Results of study on prehospital births driving improvements to urgent neonatal care

Results of study on prehospital births driving improvements to urgent neonatal care

The findings of a South West Academic Health Science Network funded study exploring outcomes for babies born outside of hospital are driving improvements to urgent care for newborns. 


Births Before Arrival at hospital (BBAs) – where a baby is unexpectedly born at home, or in a car or ambulance, often without the presence of a qualified midwife or obstetrician – account for around 0.5% of UK births. 1  A key concern for babies born outside the hospital environment is hypothermia.  

In 2022, the South West AHSN launched a project to examine the circumstances around BBAs, specifically which women were most at risk of giving birth before arriving at hospital (Phase A) and the type of neonatal temperature management advice given to callers who ring 999 for the ambulance service about a BBA (Phase B).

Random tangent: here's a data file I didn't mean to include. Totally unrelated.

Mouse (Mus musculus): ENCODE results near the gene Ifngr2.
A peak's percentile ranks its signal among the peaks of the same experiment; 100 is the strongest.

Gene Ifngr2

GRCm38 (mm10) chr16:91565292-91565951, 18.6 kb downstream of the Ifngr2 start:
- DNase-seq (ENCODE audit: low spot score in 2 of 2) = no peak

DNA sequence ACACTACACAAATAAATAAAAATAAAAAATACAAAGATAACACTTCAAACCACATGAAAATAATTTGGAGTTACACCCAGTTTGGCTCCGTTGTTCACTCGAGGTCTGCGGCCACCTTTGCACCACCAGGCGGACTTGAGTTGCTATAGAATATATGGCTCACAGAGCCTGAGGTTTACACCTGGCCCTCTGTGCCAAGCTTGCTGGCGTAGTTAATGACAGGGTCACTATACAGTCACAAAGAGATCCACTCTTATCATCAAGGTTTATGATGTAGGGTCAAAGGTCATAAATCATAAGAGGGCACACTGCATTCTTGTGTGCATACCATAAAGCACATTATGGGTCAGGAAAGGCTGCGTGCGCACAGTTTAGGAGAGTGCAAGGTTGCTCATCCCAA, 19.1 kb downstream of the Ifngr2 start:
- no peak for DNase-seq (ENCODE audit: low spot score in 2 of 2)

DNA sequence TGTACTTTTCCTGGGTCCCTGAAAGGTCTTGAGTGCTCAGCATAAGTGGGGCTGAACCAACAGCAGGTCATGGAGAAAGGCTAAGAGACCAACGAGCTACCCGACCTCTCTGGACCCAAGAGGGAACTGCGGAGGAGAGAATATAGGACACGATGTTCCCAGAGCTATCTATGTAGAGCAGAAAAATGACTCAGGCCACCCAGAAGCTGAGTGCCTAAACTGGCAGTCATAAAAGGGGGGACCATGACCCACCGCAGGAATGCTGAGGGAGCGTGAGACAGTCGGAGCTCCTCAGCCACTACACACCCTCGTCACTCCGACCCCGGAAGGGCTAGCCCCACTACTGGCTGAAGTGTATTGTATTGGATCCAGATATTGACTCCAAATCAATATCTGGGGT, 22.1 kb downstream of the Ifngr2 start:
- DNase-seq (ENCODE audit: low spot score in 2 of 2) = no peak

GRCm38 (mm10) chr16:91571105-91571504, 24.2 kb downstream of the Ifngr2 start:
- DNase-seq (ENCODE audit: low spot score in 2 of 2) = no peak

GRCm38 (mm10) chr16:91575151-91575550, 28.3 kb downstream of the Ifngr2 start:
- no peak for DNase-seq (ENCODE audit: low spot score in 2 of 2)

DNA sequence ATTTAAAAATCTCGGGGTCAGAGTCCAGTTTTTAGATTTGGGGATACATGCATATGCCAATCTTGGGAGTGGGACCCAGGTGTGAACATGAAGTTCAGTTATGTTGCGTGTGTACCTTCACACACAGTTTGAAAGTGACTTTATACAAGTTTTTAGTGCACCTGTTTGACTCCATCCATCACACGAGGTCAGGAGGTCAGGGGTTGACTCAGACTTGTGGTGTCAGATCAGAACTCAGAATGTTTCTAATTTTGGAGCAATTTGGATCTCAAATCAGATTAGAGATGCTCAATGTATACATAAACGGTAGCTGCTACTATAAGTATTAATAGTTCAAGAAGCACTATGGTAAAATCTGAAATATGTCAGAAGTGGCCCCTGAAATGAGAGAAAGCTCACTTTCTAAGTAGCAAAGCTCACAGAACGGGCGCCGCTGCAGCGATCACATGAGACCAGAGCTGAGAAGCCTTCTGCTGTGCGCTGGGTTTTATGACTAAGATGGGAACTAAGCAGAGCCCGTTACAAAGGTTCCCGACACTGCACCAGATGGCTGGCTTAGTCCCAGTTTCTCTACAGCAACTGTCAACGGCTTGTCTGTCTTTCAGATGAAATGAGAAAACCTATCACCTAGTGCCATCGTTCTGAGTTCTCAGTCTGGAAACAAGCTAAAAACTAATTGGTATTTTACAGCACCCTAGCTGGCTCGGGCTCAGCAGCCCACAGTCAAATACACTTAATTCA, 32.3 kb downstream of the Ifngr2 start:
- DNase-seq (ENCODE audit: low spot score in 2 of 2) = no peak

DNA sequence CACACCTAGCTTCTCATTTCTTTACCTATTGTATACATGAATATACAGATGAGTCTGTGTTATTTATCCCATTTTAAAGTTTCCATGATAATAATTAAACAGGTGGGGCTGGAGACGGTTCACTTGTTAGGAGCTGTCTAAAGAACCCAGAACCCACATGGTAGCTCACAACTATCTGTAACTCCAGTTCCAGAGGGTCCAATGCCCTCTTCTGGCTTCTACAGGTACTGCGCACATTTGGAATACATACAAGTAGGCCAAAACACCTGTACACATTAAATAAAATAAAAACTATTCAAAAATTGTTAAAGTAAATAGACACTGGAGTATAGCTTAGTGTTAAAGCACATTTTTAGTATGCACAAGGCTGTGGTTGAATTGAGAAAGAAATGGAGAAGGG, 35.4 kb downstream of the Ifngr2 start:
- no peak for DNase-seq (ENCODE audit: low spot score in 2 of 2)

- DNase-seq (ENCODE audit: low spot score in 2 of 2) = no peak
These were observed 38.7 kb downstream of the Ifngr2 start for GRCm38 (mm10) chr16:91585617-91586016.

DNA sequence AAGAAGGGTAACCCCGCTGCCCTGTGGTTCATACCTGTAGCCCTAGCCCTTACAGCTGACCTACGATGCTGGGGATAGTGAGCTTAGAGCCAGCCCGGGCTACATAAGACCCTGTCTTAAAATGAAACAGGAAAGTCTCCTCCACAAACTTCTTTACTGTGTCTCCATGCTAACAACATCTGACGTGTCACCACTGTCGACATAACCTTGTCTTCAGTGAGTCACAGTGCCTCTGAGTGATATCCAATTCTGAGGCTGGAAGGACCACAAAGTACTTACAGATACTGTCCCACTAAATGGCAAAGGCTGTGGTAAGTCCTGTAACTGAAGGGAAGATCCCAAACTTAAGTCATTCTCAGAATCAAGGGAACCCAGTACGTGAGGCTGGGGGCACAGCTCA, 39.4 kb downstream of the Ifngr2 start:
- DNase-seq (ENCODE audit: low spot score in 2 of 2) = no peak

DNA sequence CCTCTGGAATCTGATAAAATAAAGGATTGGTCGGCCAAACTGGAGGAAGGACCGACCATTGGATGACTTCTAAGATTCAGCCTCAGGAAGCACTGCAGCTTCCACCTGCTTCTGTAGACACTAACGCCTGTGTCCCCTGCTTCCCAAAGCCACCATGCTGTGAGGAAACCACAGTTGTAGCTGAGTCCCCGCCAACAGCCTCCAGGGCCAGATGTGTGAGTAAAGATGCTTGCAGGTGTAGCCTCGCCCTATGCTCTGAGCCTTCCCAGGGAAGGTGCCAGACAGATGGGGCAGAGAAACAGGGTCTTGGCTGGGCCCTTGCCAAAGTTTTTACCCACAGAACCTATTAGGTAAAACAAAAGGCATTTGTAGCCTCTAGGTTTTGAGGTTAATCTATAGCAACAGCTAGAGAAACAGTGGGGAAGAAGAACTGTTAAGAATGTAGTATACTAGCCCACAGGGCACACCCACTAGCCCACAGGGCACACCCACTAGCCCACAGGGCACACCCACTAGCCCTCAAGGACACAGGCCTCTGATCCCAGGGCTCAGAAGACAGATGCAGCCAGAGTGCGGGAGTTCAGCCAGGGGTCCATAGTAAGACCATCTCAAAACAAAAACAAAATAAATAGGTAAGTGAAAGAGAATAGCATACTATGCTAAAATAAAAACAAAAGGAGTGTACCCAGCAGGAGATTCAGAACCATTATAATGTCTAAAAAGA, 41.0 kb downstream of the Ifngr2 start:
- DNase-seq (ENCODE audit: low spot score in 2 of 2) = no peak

The project was part of the South West AHSN’s Perinatal Health Equity Programme and led by Laura Goodwin, Associate Professor in Emergency Care at University of West of England, Bristol.  

The study, now complete, has yielded learning in neonatal temperature management for UK emergency care that is already being implemented in the South West and taught to paramedics across England. The research has also highlighted potential barriers in inequalities research. 


Managing neonatal temperature outside of hospital  

Newborns can become cold quickly in the prehospital setting. For every 1oC below 36.50C, the relative risk of death rises by at least 28%. 2   

Associate Professor Goodwin’s previous work suggests that paramedics do not consistently record newborn temperatures following BBA in the South West. 3 When neonatal temperatures are recorded by paramedics, the majority (72%) of babies are hypothermic. 2,3